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Chicago: The Strike's Resolution Will Have Little To Do With Schools

So it looks like the strike in Chicago might be winding down, and whether or not that happens immediately it's worth pointing out that it's not just the Obama administration, or Rahm Emanuel who have to make some careful considerations when they decide what to do and say in response to instances like this.  Both the teachers union and reform advocates are trying to make careful considerations that have less to do with short-term gains or long-term goals but rather historic allegiance to the Democratic Party.  And that's why the strike won't last much longer, whether or not that's the ideal outcome for each side (or for the Chicago schools).

Countdown

If Chicago teachers, union leaders, and the folks at the AFT National didn't care much about the elections coming up, they might be thinking about prolonging things further and seeing how much they could get.  The poll numbers seem to be strong in support of the strike, even though the mainstream media opinion seems to be running against them. Maybe they could get more from Rahm, or inspire other locals to get more militant in the face of reformers.  That's really the only reason why I don't think you see AFT and NEA officials out there clamoring for more labor unrest (and why, I'm assuming, they're urging Lewis to let go).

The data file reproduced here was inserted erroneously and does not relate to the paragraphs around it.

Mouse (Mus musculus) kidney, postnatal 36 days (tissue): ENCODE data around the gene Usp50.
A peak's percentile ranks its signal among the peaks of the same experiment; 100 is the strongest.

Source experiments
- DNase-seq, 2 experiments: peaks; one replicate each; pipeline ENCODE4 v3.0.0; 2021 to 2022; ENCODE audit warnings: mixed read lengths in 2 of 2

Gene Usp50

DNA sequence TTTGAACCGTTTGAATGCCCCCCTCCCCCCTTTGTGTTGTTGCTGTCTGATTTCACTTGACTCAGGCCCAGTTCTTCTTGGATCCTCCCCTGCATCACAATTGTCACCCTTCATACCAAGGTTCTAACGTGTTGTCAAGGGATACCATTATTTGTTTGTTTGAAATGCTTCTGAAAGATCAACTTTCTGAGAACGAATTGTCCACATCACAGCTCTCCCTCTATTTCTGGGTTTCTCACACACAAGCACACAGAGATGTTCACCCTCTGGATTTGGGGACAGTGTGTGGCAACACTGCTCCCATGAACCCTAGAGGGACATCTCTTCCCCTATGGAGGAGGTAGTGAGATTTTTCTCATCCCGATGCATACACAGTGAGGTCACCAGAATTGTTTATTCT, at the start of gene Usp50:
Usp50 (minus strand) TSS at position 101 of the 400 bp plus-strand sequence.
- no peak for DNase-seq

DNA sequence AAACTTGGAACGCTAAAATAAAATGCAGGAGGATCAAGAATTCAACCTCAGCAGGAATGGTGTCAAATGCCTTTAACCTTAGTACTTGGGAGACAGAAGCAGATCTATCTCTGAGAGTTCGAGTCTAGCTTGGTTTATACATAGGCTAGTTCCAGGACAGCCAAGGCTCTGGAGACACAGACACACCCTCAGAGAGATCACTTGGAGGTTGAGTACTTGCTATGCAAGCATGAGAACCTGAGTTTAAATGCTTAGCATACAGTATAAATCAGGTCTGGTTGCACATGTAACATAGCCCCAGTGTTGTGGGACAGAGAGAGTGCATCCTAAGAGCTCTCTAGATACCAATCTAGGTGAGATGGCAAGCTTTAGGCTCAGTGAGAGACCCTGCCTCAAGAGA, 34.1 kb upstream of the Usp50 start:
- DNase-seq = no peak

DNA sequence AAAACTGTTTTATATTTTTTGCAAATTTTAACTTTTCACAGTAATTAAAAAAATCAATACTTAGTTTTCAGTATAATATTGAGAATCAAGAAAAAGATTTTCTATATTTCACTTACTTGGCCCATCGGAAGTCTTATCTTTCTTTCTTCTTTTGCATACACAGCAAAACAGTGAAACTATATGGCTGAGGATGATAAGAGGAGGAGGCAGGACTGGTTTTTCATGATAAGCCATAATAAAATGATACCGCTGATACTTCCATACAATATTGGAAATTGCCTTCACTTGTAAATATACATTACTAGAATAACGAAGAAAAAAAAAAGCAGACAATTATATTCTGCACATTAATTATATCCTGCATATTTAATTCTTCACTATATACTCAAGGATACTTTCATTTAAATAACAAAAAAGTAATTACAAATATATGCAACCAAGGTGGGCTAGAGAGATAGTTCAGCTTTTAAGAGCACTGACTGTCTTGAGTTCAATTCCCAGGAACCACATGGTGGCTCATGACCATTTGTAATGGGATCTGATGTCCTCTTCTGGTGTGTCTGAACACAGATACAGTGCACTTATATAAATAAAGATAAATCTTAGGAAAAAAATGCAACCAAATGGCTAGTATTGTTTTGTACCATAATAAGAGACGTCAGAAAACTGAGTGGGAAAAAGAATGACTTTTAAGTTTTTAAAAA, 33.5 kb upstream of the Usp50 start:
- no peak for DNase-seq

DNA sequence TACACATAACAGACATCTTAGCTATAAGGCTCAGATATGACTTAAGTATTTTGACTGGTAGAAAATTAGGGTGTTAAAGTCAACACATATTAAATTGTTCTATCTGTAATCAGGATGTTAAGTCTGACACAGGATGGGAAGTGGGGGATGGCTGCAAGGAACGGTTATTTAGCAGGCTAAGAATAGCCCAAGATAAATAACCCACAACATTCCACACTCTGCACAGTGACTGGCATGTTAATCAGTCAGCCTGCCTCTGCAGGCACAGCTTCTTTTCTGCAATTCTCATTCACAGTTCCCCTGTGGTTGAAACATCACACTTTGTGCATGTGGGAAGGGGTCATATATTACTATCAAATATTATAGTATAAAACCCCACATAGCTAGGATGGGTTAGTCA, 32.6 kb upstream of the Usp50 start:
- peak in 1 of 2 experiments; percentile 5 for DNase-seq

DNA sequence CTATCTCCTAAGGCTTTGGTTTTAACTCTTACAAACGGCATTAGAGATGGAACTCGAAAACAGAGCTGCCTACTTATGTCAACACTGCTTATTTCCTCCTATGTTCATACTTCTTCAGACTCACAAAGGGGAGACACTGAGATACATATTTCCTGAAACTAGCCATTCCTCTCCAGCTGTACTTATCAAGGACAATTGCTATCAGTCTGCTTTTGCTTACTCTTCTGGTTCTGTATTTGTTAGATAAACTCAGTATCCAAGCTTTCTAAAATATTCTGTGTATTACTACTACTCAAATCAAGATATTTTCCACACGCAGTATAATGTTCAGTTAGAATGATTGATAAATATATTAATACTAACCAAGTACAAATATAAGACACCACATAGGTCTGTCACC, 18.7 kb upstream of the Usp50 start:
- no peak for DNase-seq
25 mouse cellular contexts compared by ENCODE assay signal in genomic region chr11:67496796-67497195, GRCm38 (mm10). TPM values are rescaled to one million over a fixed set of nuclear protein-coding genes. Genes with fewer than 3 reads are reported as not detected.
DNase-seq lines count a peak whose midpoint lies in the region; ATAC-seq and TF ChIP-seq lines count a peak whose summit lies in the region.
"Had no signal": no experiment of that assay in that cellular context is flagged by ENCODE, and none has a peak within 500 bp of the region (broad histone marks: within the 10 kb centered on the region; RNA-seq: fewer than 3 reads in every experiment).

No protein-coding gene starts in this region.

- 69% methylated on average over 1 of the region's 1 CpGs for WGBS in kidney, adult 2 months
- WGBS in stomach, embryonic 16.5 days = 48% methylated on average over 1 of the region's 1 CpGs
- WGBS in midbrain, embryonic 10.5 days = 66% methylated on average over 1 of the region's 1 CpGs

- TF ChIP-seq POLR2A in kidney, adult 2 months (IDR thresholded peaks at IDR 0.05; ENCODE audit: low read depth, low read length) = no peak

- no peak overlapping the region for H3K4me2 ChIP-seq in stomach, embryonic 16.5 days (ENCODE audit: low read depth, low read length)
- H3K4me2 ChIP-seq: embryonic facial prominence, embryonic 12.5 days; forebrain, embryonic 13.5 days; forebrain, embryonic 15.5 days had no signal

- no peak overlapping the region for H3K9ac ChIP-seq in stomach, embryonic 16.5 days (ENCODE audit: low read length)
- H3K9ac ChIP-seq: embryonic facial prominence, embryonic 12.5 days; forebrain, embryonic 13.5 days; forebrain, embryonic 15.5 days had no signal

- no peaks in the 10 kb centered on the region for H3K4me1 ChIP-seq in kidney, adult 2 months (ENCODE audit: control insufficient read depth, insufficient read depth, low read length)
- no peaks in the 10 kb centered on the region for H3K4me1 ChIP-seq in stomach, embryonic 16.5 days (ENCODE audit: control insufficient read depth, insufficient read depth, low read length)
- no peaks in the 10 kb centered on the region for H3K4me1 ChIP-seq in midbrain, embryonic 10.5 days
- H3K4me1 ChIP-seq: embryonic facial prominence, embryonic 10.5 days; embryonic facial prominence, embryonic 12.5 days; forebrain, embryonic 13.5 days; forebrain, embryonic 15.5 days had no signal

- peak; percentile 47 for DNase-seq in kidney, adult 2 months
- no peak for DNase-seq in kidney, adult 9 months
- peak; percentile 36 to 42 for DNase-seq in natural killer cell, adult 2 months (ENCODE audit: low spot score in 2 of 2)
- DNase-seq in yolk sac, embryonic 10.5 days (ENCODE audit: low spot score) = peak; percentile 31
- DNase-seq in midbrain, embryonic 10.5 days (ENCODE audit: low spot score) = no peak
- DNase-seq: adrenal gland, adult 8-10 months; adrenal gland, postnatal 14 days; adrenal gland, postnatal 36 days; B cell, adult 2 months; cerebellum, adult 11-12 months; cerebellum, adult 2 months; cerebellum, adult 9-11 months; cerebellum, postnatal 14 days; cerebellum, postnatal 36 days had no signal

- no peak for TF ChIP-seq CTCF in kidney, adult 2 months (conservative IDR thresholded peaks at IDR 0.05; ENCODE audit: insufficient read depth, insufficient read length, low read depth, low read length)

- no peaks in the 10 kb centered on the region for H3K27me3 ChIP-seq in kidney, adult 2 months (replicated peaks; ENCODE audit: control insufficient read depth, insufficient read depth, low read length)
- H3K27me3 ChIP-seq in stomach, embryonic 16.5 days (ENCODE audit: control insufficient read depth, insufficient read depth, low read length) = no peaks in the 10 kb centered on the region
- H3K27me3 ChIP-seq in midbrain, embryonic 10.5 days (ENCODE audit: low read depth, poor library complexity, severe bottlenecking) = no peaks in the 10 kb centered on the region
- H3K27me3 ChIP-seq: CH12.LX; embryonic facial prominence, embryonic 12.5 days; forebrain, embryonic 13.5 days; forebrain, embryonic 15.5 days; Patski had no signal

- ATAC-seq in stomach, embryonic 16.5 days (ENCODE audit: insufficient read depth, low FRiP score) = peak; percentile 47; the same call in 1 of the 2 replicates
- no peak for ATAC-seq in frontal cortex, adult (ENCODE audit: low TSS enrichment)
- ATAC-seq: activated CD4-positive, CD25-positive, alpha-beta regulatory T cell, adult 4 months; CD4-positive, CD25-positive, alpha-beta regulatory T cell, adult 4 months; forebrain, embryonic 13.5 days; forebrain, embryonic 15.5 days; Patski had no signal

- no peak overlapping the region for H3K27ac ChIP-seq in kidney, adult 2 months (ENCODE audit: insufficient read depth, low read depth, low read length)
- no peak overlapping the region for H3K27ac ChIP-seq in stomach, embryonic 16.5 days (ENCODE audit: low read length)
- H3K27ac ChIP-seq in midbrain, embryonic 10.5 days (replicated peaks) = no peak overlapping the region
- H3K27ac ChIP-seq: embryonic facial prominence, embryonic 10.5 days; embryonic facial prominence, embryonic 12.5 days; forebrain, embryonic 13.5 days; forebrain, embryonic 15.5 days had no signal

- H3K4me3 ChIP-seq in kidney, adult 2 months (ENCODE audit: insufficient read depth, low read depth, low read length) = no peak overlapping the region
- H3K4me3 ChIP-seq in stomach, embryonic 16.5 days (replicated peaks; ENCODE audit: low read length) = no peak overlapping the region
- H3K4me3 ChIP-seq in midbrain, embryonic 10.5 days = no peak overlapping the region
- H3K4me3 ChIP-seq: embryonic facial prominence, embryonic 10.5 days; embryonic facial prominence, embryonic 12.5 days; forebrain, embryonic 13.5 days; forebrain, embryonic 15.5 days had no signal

If school reformers weren't concerned about the upcoming elections, they too might take a much stronger position, urging Emanuel to hold the line (or even withdraw offers on the table) in order to win additional changes and make the union look bad as the strike wore on.  (Indeed, Rahm himself might look to turn the strike into one of his crises not to be wasted.) DFER is apparently runnning some anti-strike ads in Chicago, but has generally stayed quiet about all that City Hall has given away already.  Somehow, someone has persuaded Michelle Rhee not to get deeply involved. 

In the short term, the ending of the strike will probably be a good thing for Chicago kids and the city as a whole.  It's certainly something that the White House and the re-elect campaign team will be happy to seem.  In the long term, I'm not so sure what will have been accomplished, or whether reformers and career educators can get themselves where they want to go as long as they're so closely tied to one party.  

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